Unless we act now, our country is heading for a civil war. Our level of division — of seeing the other side as dangerous and evil rather than seeing our common, flawed humanity — must be resisted and stopped.

At age 18, my first job was managing a Republican congressional campaign against Congressman Don Fraser. The next spring, I was an intern in Republican Congressman Bill Frenzel’s Washington, D.C., office, doing a three-month research project. It was titled, “How Congress Makes Decisions.” Nice narrow topic.

This was an incredible education. As Watergate dawned, I tape-recorded interviews with about 30 people, including about half a dozen members of Congress. They were unanimous about what was most important: honesty. D.C. was a religious town back then. Many members of Congress on opposite political sides would meet in evening prayer groups and Bible study groups.

I turned in my report. Here’s the nub: “This is all a giant fight among special interests for marginally re-slicing the pie. There is no relationship between goals and programs. The whole thing should be redone.” Congressman Frenzel’s frown deepened steadily for about 10 minutes as he read it.

Next job: janitor. Union. Better hourly pay. Probably doing something useful for the first time in my life. I’ve stayed in the private sector, mostly doing accounting, business, and computer projects. Along the way, I came within a course of a political science degree at the University of Minnesota before graduating from Macalester College with a core in physics. (A Carlson MBA was added later.) I also got a Ph.D. from the “College of Hard Knocks.” We know this is the best college in the world — it has the highest tuition.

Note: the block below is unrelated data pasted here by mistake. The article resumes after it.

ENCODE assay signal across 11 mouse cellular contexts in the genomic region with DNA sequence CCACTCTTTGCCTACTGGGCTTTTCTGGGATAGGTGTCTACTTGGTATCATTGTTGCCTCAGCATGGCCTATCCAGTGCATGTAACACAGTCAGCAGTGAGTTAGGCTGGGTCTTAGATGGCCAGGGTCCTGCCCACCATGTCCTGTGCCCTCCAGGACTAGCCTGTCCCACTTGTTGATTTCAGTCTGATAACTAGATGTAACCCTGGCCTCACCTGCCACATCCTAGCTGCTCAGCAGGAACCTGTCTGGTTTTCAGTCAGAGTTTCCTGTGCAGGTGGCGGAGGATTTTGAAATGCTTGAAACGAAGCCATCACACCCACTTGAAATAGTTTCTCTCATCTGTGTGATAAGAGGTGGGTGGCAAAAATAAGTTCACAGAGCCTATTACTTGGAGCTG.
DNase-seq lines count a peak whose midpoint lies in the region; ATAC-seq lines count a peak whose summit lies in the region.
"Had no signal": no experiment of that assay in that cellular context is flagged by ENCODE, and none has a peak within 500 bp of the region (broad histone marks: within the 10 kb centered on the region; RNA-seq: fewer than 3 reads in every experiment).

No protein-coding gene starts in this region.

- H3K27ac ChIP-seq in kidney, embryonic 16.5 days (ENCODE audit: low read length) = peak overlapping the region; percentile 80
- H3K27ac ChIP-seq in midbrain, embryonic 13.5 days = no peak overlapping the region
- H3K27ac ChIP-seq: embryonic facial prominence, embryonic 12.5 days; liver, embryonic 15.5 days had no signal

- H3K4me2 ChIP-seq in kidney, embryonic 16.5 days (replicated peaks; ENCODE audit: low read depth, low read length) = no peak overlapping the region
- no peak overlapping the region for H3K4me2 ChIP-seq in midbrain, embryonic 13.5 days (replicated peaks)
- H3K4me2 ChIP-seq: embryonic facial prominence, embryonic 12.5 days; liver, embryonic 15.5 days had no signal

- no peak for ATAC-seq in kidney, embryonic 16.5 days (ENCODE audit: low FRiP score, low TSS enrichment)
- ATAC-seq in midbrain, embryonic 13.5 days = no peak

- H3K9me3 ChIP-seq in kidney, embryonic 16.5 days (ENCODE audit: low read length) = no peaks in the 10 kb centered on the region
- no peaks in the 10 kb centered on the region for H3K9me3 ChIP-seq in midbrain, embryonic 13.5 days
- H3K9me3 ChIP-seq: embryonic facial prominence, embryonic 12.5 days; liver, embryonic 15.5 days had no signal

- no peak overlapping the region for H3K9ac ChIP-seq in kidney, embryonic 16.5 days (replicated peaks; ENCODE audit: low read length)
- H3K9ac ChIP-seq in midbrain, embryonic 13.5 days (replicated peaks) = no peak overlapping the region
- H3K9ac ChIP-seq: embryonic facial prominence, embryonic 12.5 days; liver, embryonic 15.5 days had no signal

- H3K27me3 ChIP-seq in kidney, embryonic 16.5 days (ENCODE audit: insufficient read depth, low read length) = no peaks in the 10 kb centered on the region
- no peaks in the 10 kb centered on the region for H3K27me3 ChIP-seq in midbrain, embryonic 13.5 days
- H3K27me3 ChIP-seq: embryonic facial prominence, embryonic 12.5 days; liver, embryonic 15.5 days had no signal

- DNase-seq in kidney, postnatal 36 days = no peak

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Unfortunately, there’s not much to update on my 1973 report. Since then, I’ve learned a thing or two, and I’ve come to realize that most of what America does and most of what makes America good is done outside the public realm.

In 2016, I was the top GOP legislative vote-getter in Minneapolis, outpolling Donald Trump by 3,100 votes in my state Senate district. However, to paraphrase former Gov. Tim Pawlenty — and I’ve also been saying this all along, starting just after the 2016 Republican convention — Trump is unhinged, unqualified, and unfit to be president. I support both Joe Biden for president and continued divided government. We need a Republican Senate for balance in judicial nominations. We need a Democratic House, because if Trump is re-elected it’s the best available constitutional mechanism to hold him accountable.

From the Progressive Era forward, America has seen many incredible changes. But the biggest one is this reality: We’re all constantly swimming in an environment dominated by corporations, media, and social conditioning. Millions of people work full time “pushing our buttons.” The foundation of our society is the control, management, and manipulation of human behavior. Is it any wonder we’re so divided?

We need to all start tuning out this bombardment, and we all need to start talking with each other instead — to rebuild a foundational belief in our shared humanity.

As an openly sane Republican in an election year where a kind of cult psychology has become widespread, I humbly submit that I am your best choice on the primary ballot. That’s because I can and will work with everyone, and I will lead Minnesota to guide our nation away from civil war. The primary is open to everyone. At this desperate time, I ask for everyone’s vote.

Bob Carney, Jr., is a Republican candidate for U.S. Senate in the Aug. 11 primary. There are five Republican and five Democrat candidates for the seat currently held by U.S. Sen. Tina Smith. They were all invited by the News Tribune Opinion page to submit a commentary. Their “Candidate’s View” columns are being published this month.